Humoral immunogenicity of an HIV-1 envelope residue 649-684 membrane-proximal region peptide fused to the plague antigen F1-V

Nobuyuki Matoba, Namrata Rahul Shah, Tsafrir Leket-Mor

Research output: Contribution to journalArticle

6 Citations (Scopus)

Abstract

The membrane-proximal region spanning residues 649-684 of the HIV-1 envelope protein gp41 (MPR 649-684) is an attractive vaccine target for humoral immunity that blocks viral transcytosis across the mucosal epithelia. However, induction of high-titer MPR 649-684-specific antibodies remains a challenging task. To explore potential solutions for this challenge, we tested a new translational fusion protein comprising the plague F1-V antigen and MPR 649-684 (F1-V-MPR 649-684). We employed systemic immunization for initial feasibility analyses. Despite strong immunogenicity demonstrated for the immunogen, repeated systemic immunizations of mice with F1-V-MPR 649-684 hardly induced MPR 649-684-specific IgG. In contrast, a single immunization with F1-V-MPR 649-684 mounted a significant anti-MPR 649-684 IgG response in animals that were primed with another MPR 649-684 fusion protein based on the cholera toxin B subunit. Additional boost immunizations with F1-V-MPR 649-684 recalled and maintained the antibody response and expanded the number of specific antibody-secreting B cells. Thus, while F1-V-MPR 649-684 alone was not sufficiently immunogenic to induce detectable levels of MPR 649-684-specific antibodies, these results suggest that prime-boost immunization using heterologous antigen-display platforms may overcome the poor humoral immunogenicity of MPR 649-684 for the induction of durable humoral immunity. Further studies are warranted to evaluate the feasibility of this strategy in mucosal immunization. Lastly, our findings add to a growing body of evidence in support of this strategy for immunogen design for poorly immunogenic epitopes besides the MPR of HIV-1's transmembrane envelope protein.

Original languageEnglish (US)
Pages (from-to)5584-5590
Number of pages7
JournalVaccine
Volume29
Issue number34
DOIs
StatePublished - Aug 5 2011

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Plague
plague
Human immunodeficiency virus 1
HIV-1
Immunization
immunization
immune response
peptides
antigens
Antigens
Peptides
Membranes
antibodies
Humoral Immunity
humoral immunity
proteins
Immunoglobulin G
physiological transport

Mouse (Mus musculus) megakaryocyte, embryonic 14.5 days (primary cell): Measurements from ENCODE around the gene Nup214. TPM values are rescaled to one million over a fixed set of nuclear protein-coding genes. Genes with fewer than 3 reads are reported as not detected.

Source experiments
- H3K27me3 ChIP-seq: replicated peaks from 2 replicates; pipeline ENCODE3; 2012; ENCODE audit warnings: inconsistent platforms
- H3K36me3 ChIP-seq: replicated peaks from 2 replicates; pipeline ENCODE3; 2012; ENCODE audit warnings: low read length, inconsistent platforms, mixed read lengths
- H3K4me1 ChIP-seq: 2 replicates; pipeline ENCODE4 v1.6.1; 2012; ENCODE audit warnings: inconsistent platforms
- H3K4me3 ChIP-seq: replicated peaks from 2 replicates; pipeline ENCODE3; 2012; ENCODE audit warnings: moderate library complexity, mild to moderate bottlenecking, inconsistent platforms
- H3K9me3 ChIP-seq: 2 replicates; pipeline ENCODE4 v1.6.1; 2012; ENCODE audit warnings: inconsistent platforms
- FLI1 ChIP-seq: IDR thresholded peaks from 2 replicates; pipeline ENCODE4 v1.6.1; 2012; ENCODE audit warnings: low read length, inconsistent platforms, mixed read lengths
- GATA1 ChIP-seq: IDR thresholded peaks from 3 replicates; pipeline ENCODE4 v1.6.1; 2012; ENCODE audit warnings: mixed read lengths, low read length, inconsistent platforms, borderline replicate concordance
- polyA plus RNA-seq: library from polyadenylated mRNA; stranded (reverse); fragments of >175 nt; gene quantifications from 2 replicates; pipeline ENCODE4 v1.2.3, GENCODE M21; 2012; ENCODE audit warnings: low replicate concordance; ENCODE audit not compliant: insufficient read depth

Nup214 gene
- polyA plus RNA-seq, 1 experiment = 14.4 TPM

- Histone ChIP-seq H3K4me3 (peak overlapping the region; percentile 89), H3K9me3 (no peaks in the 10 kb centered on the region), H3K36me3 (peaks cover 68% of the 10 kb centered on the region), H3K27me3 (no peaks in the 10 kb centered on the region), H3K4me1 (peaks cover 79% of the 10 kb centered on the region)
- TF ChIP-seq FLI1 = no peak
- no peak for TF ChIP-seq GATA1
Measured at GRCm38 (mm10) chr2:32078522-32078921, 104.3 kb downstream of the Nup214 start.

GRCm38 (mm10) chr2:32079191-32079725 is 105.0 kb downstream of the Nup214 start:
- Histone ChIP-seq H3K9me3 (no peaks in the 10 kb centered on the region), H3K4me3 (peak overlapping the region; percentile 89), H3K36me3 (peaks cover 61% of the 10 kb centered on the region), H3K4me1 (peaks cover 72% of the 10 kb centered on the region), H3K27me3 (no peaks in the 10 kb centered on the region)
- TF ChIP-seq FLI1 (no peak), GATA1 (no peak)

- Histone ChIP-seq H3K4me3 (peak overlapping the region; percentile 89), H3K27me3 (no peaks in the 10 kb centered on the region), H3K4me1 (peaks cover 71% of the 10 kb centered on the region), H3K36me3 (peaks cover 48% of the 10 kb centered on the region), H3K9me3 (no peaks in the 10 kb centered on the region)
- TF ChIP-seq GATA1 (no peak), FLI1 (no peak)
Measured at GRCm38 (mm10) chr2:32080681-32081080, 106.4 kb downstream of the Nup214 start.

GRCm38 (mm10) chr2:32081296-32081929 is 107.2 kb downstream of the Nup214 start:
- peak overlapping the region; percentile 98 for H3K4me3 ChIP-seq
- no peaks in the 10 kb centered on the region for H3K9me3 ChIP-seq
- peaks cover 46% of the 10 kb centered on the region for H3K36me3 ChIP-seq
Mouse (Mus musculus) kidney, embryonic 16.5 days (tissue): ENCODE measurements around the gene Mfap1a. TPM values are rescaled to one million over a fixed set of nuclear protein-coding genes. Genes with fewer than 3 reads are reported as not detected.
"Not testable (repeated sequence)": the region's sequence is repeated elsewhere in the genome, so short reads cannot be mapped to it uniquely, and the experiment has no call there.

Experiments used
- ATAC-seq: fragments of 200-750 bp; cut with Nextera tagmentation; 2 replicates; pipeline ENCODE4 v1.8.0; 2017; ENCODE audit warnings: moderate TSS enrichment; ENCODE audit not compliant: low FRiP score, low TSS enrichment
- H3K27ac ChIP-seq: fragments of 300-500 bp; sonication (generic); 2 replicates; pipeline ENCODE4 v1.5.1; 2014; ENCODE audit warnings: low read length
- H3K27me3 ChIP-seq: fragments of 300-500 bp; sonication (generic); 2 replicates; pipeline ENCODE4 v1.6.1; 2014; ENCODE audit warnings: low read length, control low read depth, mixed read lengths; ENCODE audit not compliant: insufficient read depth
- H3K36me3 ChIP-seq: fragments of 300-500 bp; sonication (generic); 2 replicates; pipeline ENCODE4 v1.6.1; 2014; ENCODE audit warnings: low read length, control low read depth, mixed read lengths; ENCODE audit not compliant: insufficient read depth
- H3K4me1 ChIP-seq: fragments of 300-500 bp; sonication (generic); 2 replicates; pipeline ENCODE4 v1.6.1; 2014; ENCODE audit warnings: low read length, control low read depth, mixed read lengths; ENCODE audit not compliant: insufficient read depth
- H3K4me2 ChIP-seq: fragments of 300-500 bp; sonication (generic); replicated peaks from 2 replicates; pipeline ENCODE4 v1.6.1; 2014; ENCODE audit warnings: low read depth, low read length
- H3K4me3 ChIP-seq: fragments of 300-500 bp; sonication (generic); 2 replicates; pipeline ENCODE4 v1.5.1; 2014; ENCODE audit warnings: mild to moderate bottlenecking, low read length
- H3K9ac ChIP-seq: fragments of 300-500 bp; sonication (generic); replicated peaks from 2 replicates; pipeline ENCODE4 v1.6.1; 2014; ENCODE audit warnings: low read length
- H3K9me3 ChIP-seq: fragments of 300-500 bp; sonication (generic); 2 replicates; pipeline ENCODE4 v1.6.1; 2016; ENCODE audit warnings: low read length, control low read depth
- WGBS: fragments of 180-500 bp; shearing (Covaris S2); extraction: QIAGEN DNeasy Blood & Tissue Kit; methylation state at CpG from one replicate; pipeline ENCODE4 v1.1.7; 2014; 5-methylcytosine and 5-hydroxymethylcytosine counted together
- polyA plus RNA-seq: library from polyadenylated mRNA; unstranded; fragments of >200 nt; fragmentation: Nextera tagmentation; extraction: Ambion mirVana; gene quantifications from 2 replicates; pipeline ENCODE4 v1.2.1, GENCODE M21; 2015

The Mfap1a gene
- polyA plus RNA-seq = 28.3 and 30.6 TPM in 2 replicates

Heterophile Antigens
Transcytosis

Keywords

  • Fusion protein
  • Gp41 membrane proximal external region
  • HIV/AIDS
  • Plague F1-V antigen
  • Prime boost immunization
  • Subunit vaccine

ASJC Scopus subject areas

  • Immunology and Microbiology(all)
  • Infectious Diseases
  • Public Health, Environmental and Occupational Health
  • veterinary(all)
  • Molecular Medicine

Cite this

Humoral immunogenicity of an HIV-1 envelope residue 649-684 membrane-proximal region peptide fused to the plague antigen F1-V. / Matoba, Nobuyuki; Shah, Namrata Rahul; Leket-Mor, Tsafrir.

In: Vaccine, Vol. 29, No. 34, 05.08.2011, p. 5584-5590.

Research output: Contribution to journalArticle

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abstract = "The membrane-proximal region spanning residues 649-684 of the HIV-1 envelope protein gp41 (MPR 649-684) is an attractive vaccine target for humoral immunity that blocks viral transcytosis across the mucosal epithelia. However, induction of high-titer MPR 649-684-specific antibodies remains a challenging task. To explore potential solutions for this challenge, we tested a new translational fusion protein comprising the plague F1-V antigen and MPR 649-684 (F1-V-MPR 649-684). We employed systemic immunization for initial feasibility analyses. Despite strong immunogenicity demonstrated for the immunogen, repeated systemic immunizations of mice with F1-V-MPR 649-684 hardly induced MPR 649-684-specific IgG. In contrast, a single immunization with F1-V-MPR 649-684 mounted a significant anti-MPR 649-684 IgG response in animals that were primed with another MPR 649-684 fusion protein based on the cholera toxin B subunit. Additional boost immunizations with F1-V-MPR 649-684 recalled and maintained the antibody response and expanded the number of specific antibody-secreting B cells. Thus, while F1-V-MPR 649-684 alone was not sufficiently immunogenic to induce detectable levels of MPR 649-684-specific antibodies, these results suggest that prime-boost immunization using heterologous antigen-display platforms may overcome the poor humoral immunogenicity of MPR 649-684 for the induction of durable humoral immunity. Further studies are warranted to evaluate the feasibility of this strategy in mucosal immunization. Lastly, our findings add to a growing body of evidence in support of this strategy for immunogen design for poorly immunogenic epitopes besides the MPR of HIV-1's transmembrane envelope protein.",
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